There’s been plenty of discussion on this blog and elsewhere about Ngozi Okonjo-Iweala, and the surprise US pick, Jim Yong Kim has provoked a flurry of interest, not least in his dancing prowess, but former Colombian finance Minister, Jose Antonio Ocampo seems to have sneaked through under the radar. So I thought we should see why his supporters are backing him. Here’s the most detailed campaign pitch, from Boston University Professor Kevin Gallagher, writing in the Financial Times:
If the decision is finally based on merit, as it should be, Ocampo will win: he is far and away better than any on the list of credible names, including Continue reading
Nominations close at 6pm Washington time today – that’s 10pm GMT. Two candidates appear definite.
Columbia University’s Jeff Sachs says he’s in, nominated by a collection of developing countries. Nigerian Finance Minister, Ngozi Okonjo-Iweala will face him, nominated by the South African consituency, which includes her home country and Angola. Slightly unbelievably, the US is yet to make up its mind which of an unimpressive list of second tier candidates it wants to choose.
But what of former Colombian finance minister, Jose Antonio Ocampo? Continue reading
… according to a Reuters report:
Nigerian Finance Minister Ngozi Okonjo-Iweala and former Colombian Finance Minister Jose Antonio Ocampo are set to be nominated to lead the World Bank, sources with knowledge of emerging market efforts to find candidates said on Tuesday.
It goes on: Continue reading
Two well written pieces have caught my eye recently, with different views about what makes a good World Bank president. First, former Venezuelan Minister and Bank executive director Moisés Naím lists what he believes are five misconceptions in the Financial Times:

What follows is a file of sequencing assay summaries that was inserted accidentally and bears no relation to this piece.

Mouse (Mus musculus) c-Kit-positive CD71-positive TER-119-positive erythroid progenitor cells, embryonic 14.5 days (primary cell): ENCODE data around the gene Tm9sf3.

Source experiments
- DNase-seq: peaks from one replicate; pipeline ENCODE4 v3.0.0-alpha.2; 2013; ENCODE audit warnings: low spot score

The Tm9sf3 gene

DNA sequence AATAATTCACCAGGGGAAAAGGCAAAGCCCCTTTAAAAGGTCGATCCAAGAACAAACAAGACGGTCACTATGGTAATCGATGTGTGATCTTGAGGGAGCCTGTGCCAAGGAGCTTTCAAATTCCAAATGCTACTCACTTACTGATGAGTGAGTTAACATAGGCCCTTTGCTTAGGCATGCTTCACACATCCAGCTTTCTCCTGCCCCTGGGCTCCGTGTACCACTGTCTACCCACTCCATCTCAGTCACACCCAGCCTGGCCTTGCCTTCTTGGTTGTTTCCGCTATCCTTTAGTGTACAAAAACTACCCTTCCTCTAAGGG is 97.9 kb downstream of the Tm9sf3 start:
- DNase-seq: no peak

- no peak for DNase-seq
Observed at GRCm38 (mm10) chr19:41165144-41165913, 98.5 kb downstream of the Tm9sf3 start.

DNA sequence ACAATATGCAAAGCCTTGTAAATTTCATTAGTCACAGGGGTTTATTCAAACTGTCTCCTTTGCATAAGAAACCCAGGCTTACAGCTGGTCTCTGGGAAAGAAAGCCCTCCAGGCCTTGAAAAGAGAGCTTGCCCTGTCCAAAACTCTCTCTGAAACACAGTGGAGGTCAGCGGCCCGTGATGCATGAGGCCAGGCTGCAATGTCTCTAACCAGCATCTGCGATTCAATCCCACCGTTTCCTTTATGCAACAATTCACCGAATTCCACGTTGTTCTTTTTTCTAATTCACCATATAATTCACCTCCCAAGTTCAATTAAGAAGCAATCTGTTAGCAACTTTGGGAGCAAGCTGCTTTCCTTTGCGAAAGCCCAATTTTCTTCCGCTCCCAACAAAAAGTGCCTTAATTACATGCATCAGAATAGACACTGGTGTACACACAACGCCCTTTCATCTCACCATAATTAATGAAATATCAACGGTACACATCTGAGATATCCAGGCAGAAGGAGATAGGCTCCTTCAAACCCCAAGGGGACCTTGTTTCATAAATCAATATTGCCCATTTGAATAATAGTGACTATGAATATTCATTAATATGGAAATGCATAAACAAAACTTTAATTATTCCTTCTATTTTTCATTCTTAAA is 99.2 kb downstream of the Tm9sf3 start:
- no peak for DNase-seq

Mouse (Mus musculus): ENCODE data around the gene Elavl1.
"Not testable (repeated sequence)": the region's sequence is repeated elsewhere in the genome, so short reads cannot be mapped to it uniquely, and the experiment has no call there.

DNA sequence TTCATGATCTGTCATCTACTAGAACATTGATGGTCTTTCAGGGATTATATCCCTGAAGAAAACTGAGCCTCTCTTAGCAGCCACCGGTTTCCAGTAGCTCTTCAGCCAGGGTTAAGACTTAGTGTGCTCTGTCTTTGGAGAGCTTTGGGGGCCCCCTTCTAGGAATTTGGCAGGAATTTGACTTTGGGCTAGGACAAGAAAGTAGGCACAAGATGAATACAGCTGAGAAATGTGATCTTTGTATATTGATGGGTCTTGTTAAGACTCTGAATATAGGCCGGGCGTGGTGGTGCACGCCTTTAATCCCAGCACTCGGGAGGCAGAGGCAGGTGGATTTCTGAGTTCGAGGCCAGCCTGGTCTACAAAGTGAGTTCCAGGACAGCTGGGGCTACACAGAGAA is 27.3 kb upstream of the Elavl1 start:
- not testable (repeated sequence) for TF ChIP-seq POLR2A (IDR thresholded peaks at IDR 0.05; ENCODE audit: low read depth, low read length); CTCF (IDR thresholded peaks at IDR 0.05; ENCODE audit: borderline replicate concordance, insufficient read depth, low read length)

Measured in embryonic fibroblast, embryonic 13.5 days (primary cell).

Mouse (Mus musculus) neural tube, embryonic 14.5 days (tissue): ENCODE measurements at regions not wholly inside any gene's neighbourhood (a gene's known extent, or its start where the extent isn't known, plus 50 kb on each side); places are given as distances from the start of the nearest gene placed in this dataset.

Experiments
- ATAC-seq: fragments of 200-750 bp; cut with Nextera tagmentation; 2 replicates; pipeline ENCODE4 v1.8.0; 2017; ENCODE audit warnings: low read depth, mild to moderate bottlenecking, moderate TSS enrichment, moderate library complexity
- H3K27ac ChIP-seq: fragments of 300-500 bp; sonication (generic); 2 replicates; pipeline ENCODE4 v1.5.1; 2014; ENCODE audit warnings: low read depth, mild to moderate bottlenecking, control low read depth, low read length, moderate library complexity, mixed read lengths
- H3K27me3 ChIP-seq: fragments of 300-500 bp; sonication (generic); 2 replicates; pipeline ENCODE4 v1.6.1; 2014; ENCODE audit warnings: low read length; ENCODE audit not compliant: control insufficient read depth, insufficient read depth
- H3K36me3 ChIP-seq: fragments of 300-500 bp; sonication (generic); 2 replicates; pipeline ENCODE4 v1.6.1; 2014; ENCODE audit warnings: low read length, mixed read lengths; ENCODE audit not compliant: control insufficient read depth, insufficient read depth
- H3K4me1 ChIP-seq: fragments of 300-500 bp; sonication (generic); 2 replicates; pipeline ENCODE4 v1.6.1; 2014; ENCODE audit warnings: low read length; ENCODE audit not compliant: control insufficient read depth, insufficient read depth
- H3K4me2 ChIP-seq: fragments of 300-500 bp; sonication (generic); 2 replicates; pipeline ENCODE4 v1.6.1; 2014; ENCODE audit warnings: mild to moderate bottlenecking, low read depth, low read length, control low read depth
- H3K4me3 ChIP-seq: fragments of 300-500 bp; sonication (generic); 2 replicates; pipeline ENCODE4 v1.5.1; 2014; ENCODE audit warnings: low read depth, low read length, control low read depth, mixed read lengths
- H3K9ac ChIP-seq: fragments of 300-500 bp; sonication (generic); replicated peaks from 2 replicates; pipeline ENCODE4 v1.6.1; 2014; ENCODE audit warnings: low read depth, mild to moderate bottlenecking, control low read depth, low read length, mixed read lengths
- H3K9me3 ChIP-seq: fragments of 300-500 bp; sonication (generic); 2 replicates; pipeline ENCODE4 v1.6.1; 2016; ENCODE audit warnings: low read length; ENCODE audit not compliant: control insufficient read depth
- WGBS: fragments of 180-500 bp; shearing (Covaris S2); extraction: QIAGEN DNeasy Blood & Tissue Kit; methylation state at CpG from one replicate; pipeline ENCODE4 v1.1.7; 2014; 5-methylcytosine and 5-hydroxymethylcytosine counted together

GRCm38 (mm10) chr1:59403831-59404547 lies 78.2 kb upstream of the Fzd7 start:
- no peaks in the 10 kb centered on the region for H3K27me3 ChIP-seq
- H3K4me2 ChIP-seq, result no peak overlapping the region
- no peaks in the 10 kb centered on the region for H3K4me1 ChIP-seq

1. The World Bank is a bank and thus its leader should be a banker. No! The Bank is more than a bank. It is a consulting company for developing countries, a multilateral organisation, an intensely political entity as well as a highly technical one. Its role as an international lending bank is declining relative to its advisory role.
2. Its leader needs to be a politician with access to the US President and a stellar Rolodex. No! Being chums with the president and other heavyweights of course helps. But just having access to power without also having a vision for the institution has been disastrous…
3. The candidate needs to be a development expert. No! Continue reading
Jeff Sachs claims to have cleared his first main hurdle – a nomination from a member country of the Bank. His website carries the following quote from the Prime Minister of Kenya: Continue reading
The self-nomination of Jeff Sachs into the ‘race’ has certainly livened things up. David Bosco reports that Bank staff don’t think much of Sachs – which may be a good or a bad thing depending on your opinion of Bank staff. Sachs has shown he has some political nous by highlighting one central weakness of the Bank under Zoellick – the desire to prioritise everything. It always looked suspiciously more like empire building than strategic direction. Continue reading
It looks like things may be about to hot up. The BRICS group of major emerging market economies, meeting in the sidelines of a G20 meeting in Mexico said they will discuss whether to put forward their own candidate. Continue reading